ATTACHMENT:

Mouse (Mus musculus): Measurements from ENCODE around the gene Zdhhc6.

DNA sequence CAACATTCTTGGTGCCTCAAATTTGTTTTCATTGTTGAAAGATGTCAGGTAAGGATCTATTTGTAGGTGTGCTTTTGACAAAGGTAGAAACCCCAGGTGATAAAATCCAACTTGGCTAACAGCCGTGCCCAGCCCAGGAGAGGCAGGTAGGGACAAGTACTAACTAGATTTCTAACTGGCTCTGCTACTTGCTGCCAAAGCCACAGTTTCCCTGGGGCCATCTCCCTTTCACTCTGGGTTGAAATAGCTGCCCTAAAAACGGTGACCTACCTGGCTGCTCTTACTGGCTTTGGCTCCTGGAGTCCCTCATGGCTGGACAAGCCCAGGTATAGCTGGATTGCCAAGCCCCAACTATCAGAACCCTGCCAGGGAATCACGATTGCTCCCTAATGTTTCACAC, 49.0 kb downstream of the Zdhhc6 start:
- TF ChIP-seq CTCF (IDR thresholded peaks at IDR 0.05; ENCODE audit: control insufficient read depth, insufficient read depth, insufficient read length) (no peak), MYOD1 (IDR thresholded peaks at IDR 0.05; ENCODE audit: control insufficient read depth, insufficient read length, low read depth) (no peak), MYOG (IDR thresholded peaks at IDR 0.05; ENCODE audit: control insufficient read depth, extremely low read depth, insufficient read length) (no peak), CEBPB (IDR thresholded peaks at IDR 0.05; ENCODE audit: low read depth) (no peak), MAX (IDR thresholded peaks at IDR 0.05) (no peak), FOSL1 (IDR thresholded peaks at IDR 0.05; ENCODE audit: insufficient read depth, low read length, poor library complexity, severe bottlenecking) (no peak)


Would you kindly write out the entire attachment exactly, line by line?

Mouse (Mus musculus): Measurements from ENCODE around the gene Zdhhc6.

DNA sequence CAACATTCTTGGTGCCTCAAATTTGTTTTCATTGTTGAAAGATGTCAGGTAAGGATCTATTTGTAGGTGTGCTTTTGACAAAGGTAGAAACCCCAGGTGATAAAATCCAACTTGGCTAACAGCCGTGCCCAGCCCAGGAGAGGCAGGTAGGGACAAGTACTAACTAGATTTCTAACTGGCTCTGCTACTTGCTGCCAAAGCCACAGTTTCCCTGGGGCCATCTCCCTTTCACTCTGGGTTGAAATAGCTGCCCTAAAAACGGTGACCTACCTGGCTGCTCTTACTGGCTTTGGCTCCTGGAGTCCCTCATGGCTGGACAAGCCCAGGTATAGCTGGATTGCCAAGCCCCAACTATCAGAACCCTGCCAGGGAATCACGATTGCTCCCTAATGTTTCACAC, 49.0 kb downstream of the Zdhhc6 start:
- TF ChIP-seq CTCF (IDR thresholded peaks at IDR 0.05; ENCODE audit: control insufficient read depth, insufficient read depth, insufficient read length) (no peak), MYOD1 (IDR thresholded peaks at IDR 0.05; ENCODE audit: control insufficient read depth, insufficient read length, low read depth) (no peak), MYOG (IDR thresholded peaks at IDR 0.05; ENCODE audit: control insufficient read depth, extremely low read depth, insufficient read length) (no peak), CEBPB (IDR thresholded peaks at IDR 0.05; ENCODE audit: low read depth) (no peak), MAX (IDR thresholded peaks at IDR 0.05) (no peak), FOSL1 (IDR thresholded peaks at IDR 0.05; ENCODE audit: insufficient read depth, low read length, poor library complexity, severe bottlenecking) (no peak)